Augmented Reality Exhibit at NCSU | Field Reports

To offer students the opportunity to explore and create their own AR content, a group of librarians at the North Carolina State University Libraries curated ARt: Augmented Reality in 3D, an interactive exhibit at the James B. Hunt Jr. Library.

Until fairly recently, the opportunities for personal encounters with augmented reality (AR) have been rare. People may associate AR with movies such as The Terminator, Robocop, or Iron Man, in which characters perceive their environment as a combination of virtual elements enhancing images of the real world. However, the smartphone revolution and the growing commercial push for new virtual reality and AR devices have provided users with the software and hardware platforms both to experience AR and to create AR themselves. Mobile phone applications and web-editing tools such as Blippar, Augment, and HP Reveal make it easy to create and distribute content. Users can also experience AR through popular apps such as Pokémon GO and Snapchat, which overlay interactive digital elements onto the view of the world that people see through their phone camera.

Wanting to offer our students the opportunity to explore and learn how to create their own AR content, a group of librarians at the North Carolina State University (NCSU) Libraries curated ARt: Augmented Reality in 3D, an interactive exhibit at the James B. Hunt Jr. Library showcasing student-created 3-D digital models in AR. The models were developed by students in professor Emil Polyak’s Digital Modeling course at NCSU’s College of Art + Design.

The exhibit has both physical and virtual components, including a set of colorful pedestals, or risers, with yellow codes on them, called Snapcodes, that correspond to a digital model located in Snapchat’s public gallery. Two iPhones are installed as part of the exhibit, enabling visitors to interact with the exhibit regardless of whether they own a smartphone. When a person picks up the phone, the Snapchat app is ready to be used for viewing the models.

To view the model, a visitor can point a smartphone or tablet at the Snapcode, scan the code using the Snapchat app, and then view the model pop-up on the screen. Many of the models allow for some interactivity, such as moving them around or resizing. Every model allows viewers to circumnavigate to study it from different angles. Picture-based directions with text captions placed near the models help visitors understand how to interact with a mobile device to get it to load the model for viewing.


Students designed the digital models in Autodesk Maya, a professional modeling and animation software. After creating the basic models, some students added textures and/or animations. They then imported the models into Lens Studio, a free desktop application required to prepare projects for use with Snapchat. Depending on how the model is supposed to behave when accessed through Snapchat, additional modifications within Lens Studio may have been needed. The models were then uploaded to Snapchat, and after a brief review period, the project was live. At this point, the students downloaded a Snapcode—similar to a QR code—that can be shared digitally or printed.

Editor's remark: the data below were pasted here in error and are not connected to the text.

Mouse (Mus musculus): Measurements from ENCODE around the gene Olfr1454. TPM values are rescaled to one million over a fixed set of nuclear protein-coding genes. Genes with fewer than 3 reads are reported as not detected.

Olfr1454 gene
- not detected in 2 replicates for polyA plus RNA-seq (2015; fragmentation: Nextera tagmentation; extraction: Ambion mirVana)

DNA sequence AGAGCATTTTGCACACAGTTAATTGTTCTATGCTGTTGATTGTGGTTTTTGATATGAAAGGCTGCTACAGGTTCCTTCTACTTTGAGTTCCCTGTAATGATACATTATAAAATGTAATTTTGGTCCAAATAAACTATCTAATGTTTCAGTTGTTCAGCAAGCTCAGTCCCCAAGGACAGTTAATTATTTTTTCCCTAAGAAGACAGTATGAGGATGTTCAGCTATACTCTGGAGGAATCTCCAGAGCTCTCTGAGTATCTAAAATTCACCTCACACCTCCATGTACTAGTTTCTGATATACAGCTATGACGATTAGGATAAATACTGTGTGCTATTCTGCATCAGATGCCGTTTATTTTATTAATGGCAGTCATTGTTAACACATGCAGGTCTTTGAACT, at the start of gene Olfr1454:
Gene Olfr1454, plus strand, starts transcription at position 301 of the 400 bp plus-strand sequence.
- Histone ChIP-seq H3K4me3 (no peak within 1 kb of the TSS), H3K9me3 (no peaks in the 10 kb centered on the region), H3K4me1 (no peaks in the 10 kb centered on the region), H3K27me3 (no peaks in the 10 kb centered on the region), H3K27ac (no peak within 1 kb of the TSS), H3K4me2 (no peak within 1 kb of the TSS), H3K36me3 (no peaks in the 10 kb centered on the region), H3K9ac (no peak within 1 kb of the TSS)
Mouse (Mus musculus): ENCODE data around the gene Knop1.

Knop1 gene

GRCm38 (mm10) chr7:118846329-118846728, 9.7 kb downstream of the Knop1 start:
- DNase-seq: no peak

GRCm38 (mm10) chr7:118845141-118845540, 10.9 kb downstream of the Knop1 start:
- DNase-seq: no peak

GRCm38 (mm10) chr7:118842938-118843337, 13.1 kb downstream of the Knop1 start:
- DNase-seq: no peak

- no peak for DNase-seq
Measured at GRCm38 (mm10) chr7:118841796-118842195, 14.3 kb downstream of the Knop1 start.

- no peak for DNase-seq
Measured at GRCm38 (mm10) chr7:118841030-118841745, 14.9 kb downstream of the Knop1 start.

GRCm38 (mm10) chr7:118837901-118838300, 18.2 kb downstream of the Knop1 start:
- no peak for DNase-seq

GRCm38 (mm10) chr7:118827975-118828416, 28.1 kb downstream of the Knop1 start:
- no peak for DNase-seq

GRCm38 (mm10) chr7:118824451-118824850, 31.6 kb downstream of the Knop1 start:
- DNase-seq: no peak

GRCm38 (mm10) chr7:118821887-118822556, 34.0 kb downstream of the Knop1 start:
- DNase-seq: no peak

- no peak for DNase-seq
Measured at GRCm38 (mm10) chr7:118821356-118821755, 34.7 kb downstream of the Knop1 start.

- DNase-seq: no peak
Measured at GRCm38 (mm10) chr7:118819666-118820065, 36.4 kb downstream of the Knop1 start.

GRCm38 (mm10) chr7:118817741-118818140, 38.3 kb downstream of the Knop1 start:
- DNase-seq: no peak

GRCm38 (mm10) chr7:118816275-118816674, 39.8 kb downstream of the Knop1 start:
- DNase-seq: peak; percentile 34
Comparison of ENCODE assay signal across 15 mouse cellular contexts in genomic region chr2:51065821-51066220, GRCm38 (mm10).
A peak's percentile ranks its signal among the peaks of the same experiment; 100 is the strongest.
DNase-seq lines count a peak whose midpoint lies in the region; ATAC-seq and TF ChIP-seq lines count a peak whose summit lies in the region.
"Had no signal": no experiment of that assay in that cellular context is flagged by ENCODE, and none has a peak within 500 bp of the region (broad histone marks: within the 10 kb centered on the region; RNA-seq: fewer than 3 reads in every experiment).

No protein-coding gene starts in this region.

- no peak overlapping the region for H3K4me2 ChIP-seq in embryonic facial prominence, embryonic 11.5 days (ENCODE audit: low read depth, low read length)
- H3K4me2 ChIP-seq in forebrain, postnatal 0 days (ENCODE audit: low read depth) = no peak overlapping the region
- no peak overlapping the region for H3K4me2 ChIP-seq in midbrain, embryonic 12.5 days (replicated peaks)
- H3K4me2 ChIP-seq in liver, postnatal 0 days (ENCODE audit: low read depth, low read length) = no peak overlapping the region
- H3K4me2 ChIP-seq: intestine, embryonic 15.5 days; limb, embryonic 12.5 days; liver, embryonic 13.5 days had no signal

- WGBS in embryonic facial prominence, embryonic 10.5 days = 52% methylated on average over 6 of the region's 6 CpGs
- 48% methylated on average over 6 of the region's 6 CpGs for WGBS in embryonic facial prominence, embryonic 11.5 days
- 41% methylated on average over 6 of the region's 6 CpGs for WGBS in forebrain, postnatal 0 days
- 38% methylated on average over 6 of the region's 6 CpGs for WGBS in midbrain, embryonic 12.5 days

Snapchat has proven to be a good choice for this project: it has a wide user base so the chances of users already having the app on their devices would be higher; Lens Studio makes it easy to prepare content for use with Snapchat; and it has strong support for displaying 3-D models.

The exhibit planning team included librarians and staff from multiple departments, including External Relations, Learning Spaces & Services, User Experience, and Data & Visualization Services. We selected the location of the Apple Tech Showcase in the Hunt Library because it is a highly visible space located inside the library entrance where visitors can pick up and try out technologies available for loan. This location is a frequent tour stop for groups visiting the library and is adjacent to our Ask Us service desk.

The design needed to be attractive enough to draw people in, since the exhibit space is unstaffed. Molly Renda, exhibits program librarian, designed a colorful exhibit with risers of multiple levels painted in bright shades of yellow, red, and light green that are used throughout Hunt Library. She then mounted the Snapcodes on the top and sides of each riser and added data about the piece and the artist on one side of each pedestal. We also placed a bright yellow poster just outside of the Tech Showcase advertising the exhibit and displayed it digitally on e-boards around campus.

We recently finished a usability study for the purposes of improving the exhibit and are using the findings of the study to improve the directions that we provide to visitors on how to use the Snapchat app to scan the codes. Since the app is designed for personal use, there are some challenges when trying to implement the app for exhibit use, including how the codes are scanned and selected for viewing. We have determined that a video or GIF playing on a loop showing how to view a model successfully might be a helpful instructional aide in addition to the picture-based instructions placed near the models.

Alison Blaine is Data and Visualization Services Librarian, and Markus Wust is Digital Research and Scholarship Librarian, North Carolina State University Libraries, Raleigh

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